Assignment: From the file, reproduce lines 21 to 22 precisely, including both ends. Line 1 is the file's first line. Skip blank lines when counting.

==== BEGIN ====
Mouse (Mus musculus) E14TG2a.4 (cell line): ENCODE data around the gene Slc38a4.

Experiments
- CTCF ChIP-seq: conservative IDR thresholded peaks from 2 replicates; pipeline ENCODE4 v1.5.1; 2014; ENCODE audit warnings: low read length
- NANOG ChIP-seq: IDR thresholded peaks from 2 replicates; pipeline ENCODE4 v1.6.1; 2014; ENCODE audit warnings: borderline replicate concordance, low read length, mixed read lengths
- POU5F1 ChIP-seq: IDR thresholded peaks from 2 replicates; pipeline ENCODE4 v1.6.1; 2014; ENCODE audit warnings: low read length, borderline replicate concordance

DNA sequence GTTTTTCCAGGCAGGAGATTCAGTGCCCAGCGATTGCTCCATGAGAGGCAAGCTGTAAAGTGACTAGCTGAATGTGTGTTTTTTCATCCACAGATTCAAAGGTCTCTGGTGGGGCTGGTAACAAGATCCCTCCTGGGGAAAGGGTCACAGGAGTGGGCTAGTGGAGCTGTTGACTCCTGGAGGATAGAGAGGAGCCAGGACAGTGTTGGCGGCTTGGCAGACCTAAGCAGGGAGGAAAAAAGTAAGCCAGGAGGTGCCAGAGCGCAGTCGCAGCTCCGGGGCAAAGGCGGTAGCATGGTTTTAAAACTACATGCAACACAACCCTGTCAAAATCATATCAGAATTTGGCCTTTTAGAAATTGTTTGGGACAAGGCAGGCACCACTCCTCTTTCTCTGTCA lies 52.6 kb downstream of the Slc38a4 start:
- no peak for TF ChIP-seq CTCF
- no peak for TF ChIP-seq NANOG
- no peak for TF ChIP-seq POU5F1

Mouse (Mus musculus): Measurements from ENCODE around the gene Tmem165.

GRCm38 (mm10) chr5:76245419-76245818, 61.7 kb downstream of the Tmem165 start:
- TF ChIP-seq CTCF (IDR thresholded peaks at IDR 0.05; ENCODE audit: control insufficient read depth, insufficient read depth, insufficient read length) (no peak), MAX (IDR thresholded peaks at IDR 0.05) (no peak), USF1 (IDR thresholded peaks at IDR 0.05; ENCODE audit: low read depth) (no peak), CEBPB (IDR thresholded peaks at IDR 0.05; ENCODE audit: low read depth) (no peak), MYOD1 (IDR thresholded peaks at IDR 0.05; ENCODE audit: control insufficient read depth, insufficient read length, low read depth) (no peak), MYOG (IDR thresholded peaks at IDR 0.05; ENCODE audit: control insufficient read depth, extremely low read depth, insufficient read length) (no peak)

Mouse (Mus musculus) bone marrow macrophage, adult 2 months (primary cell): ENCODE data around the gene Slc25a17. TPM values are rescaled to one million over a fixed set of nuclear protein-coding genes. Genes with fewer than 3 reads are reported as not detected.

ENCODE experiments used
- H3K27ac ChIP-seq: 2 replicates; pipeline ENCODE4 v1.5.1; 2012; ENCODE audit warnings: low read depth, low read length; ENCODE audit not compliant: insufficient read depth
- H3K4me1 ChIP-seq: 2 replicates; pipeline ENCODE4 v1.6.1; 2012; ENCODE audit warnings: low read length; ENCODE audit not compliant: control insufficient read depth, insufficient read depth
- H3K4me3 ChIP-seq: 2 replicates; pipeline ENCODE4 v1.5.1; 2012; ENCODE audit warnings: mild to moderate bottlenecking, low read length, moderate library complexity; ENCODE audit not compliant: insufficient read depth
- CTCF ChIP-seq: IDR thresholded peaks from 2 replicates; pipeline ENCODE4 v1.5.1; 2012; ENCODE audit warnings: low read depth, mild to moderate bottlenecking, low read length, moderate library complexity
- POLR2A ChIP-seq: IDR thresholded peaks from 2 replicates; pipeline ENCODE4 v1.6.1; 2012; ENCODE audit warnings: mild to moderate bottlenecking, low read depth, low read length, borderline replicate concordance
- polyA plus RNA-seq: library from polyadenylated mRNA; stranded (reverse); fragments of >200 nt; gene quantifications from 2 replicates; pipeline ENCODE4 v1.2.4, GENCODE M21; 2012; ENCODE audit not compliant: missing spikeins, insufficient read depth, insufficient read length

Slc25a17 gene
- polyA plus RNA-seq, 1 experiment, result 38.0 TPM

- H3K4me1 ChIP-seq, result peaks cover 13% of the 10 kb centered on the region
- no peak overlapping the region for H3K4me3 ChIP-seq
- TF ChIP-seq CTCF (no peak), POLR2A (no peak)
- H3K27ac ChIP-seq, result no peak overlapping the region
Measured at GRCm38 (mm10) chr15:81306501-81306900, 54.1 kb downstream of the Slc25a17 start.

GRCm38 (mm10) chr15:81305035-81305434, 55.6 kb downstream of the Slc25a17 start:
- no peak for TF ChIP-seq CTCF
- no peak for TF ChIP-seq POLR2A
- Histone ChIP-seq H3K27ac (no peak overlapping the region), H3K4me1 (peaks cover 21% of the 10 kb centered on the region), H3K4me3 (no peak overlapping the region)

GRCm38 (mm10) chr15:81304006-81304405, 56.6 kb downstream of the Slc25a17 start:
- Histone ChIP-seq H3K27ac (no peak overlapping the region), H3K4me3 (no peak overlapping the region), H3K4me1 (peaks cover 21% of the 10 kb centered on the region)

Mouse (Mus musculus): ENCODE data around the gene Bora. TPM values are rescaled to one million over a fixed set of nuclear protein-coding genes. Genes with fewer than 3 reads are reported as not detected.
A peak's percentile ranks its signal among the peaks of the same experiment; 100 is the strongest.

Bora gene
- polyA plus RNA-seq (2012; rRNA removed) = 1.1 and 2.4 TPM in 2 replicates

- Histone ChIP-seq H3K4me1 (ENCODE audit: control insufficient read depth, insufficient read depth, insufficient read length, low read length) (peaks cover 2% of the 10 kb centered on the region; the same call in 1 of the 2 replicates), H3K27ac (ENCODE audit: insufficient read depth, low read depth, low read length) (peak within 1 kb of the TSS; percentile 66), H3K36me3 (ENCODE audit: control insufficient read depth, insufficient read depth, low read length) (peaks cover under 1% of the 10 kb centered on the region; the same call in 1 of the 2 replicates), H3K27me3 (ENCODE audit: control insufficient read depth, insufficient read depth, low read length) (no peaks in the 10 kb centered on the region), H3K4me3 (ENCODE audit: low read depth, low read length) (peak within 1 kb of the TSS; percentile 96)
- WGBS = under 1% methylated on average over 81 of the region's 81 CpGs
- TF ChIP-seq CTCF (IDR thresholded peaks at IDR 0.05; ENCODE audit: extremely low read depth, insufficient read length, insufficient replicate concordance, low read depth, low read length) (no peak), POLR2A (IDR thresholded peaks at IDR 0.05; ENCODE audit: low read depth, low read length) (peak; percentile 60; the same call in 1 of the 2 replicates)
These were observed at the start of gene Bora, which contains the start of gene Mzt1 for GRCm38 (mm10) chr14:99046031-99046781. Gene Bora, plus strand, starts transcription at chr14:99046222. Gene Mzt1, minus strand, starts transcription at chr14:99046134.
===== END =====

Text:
Slc25a17 gene
- polyA plus RNA-seq, 1 experiment, result 38.0 TPM